At all too many Italian restaurants, the roster of typical veal and chicken dishes taste as dull as they sound. Not at Bellagio. For scaloppine, Gabriele simply seasons the pounded-thin cutlets, sautées them with fresh sage leaves and tops them with prosciutto and a slice of Fontina. A drizzling of pan juices makes the dish shimmer like silk. In addition to scaloppine, Bellagio features a sixteen-ounce broiled chop and a veal special of the day. The lone chicken dish, a breast rolled with prosciutto, Asiago cheese and spinach, is lightly dusted with bread crumbs and sautéed. Damn fine alone, but finished by a white wine sauce with shiitake mushrooms and shallots, it's downright addictive. A smattering of pretty grilled asparagus on the side was tied together with a ribbon of roasted red pepper.
Pastas are anything but anticlimactic. Penne alla Francesco combines vegetable stock and puréed vegetables with a light cream sauce, yielding a combination of flavors that jolts the palate as few cream sauces can. In another dish, the thickness of tagliatelle pasta allows for a good bite that holds up to a luscious tomato sauce spiked by not-too-spicy salsiccia, ricotta and basil. This one paired perfectly with a glass of deep, intense Santi Salone Valpolicella ($7.50 by the glass).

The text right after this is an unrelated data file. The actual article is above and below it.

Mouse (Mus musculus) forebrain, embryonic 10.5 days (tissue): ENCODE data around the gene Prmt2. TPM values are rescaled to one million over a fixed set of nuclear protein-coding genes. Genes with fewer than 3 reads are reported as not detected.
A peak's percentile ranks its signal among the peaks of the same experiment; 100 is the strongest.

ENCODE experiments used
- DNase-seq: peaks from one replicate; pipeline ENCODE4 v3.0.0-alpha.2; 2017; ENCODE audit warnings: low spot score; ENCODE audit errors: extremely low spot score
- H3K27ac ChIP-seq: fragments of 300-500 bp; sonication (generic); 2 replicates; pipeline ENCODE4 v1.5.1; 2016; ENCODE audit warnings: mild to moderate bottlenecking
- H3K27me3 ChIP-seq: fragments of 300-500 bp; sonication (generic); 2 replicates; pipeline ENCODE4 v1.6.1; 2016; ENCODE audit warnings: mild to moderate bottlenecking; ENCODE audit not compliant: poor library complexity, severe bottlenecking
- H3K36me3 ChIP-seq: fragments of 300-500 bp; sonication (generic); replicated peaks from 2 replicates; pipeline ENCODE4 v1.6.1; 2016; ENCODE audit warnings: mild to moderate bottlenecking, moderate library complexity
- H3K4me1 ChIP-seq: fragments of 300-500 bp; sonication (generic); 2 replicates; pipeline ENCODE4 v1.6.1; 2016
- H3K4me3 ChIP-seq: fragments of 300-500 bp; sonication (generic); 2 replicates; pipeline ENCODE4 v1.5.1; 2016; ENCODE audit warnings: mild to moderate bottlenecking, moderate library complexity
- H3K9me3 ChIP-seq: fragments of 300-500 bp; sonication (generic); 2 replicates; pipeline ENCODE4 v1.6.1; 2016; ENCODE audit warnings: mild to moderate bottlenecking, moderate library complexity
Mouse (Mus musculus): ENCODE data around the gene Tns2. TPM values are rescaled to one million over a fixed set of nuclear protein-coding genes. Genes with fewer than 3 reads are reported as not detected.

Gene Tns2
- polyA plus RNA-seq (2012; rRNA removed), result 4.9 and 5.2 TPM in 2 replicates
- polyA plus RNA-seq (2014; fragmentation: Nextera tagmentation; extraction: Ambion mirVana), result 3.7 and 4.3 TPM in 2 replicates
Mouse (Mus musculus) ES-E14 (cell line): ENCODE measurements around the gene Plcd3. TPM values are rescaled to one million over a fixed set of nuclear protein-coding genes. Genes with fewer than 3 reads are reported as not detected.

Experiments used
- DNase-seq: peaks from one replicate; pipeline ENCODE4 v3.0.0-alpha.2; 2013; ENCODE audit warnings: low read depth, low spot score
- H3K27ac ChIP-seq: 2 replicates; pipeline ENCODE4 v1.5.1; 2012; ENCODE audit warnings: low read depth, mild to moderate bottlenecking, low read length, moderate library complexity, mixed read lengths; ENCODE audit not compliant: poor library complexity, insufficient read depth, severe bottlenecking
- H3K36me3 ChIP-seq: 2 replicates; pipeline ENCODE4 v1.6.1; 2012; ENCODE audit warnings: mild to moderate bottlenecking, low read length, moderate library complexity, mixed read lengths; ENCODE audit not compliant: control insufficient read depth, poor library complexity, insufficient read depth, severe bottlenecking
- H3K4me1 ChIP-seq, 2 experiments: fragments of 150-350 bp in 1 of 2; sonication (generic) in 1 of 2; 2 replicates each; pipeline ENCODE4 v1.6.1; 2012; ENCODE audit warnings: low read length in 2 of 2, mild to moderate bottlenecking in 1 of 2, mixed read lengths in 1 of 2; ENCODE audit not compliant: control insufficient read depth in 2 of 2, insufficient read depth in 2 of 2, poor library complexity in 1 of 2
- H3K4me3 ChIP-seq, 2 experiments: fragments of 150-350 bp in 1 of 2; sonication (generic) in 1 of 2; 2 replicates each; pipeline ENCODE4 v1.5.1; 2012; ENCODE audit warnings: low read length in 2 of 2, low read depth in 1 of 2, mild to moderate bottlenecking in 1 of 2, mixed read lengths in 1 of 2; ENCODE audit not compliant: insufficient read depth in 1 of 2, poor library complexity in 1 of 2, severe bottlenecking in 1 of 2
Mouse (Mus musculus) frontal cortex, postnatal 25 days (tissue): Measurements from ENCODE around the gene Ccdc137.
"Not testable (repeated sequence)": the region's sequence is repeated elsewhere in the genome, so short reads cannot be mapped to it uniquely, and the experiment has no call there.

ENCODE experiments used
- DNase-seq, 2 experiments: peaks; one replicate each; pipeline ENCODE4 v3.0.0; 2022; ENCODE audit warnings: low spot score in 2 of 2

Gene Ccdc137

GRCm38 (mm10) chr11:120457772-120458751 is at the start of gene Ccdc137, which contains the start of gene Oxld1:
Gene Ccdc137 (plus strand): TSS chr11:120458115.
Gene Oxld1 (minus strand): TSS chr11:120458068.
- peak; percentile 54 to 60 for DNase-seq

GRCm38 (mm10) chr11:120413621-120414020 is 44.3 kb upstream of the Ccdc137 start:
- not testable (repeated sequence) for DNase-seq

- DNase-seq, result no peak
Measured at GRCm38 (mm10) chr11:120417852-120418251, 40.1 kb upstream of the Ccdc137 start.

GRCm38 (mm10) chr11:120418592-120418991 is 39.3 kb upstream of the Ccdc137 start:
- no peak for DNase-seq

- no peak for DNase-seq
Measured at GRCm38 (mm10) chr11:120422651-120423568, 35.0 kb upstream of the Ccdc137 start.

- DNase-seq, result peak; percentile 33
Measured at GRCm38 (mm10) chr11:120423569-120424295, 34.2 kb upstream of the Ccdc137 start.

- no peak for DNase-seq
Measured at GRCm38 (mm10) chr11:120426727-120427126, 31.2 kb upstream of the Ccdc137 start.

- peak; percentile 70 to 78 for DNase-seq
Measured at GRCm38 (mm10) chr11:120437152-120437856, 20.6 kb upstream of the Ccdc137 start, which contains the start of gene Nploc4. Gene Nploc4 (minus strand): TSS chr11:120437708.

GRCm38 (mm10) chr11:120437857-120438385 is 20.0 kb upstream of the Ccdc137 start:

The wine list, numbering well over 100 bottles, is heavy on reds from Italy and California. Sixteen wines are offered by the glass, and Bellagio provides a generous pour at an uninflated price. (A staffer tells me they come up with the price by dividing the bottle price by four -- the number of glasses poured from each bottle.) Prices range from $6 to $11. Among the bottles, some cabernets stand out: A 2001 Frei Brothers Alexander Valley Reserve is a decent buy at $45 if you've got the money; ditto a 2000 Mount Veeder Napa ($60). Off the list and available for $70 a pop until it runs out is the highly touted 2000 Merryvale Reserve cabernet.
Wines run anywhere from under $30 to the triple digits -- somewhat like the menu itself. Which isn't a bad thing: You could order dinner and wine and depart Bellagio with only middle-of-the-wallet impact, or you might opt to splurge. It's nice to be faced with that choice.
Bellagio's entrée portions aren't overwhelming or obscene. Translation: "room for dessert." Of the eight desserts, a few are made in-house, including a torta di cioccolata, in which chocolate fudge and chocolate sponge cake are layered and crowned with chocolate mousse.
At the tender age of five months, Café Bellagio is already poised to become a fixture in an area that doesn't boast many dining options. And with their lineage, one wonders what the next generation of Gabrieles will offer us.